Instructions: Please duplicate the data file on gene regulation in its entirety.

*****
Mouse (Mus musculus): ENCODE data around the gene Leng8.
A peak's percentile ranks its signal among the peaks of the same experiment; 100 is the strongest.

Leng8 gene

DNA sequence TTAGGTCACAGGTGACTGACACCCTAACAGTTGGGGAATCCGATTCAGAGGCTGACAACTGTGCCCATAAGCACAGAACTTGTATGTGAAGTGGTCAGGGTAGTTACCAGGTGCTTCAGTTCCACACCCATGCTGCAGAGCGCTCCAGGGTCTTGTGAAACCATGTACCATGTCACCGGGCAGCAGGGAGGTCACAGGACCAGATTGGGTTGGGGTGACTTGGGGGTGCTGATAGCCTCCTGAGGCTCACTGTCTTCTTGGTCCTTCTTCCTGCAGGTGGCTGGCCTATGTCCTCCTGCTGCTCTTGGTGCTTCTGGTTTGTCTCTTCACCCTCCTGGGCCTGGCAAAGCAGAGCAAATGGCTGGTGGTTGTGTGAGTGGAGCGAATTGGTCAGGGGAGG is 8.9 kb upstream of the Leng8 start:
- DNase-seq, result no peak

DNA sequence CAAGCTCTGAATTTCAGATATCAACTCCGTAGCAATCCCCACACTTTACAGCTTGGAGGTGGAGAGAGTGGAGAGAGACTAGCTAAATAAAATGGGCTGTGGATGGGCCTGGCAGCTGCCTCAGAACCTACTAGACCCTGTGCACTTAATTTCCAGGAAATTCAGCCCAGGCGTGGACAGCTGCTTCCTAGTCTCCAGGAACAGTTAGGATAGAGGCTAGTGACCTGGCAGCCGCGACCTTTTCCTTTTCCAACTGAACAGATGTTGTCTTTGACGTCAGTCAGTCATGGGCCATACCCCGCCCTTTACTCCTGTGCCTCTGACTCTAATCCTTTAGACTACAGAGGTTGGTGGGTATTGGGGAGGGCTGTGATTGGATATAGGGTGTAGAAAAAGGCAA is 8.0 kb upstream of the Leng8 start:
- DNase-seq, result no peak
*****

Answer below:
Mouse (Mus musculus): ENCODE data around the gene Leng8.
A peak's percentile ranks its signal among the peaks of the same experiment; 100 is the strongest.

Leng8 gene

DNA sequence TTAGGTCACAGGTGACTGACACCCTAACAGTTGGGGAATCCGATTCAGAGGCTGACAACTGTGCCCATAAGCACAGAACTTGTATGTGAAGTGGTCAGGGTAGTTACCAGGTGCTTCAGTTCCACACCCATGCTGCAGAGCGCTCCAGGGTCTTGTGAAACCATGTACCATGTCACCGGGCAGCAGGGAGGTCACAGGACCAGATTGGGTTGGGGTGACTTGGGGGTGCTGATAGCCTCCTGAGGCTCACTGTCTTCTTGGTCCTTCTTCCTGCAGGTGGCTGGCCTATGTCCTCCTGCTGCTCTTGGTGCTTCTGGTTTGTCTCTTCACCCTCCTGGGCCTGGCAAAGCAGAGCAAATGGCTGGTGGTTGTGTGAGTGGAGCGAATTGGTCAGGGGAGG is 8.9 kb upstream of the Leng8 start:
- DNase-seq, result no peak

DNA sequence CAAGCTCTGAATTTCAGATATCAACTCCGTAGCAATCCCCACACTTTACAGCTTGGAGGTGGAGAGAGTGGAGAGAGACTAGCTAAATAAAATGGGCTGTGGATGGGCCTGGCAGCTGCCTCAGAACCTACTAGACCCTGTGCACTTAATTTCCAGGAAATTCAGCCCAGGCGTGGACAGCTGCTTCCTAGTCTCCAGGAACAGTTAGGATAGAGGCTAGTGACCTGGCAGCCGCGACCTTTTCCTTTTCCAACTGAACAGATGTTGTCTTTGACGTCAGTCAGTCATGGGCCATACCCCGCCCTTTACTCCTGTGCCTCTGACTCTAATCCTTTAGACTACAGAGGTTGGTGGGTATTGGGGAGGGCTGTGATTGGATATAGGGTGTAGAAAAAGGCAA is 8.0 kb upstream of the Leng8 start:
- DNase-seq, result no peak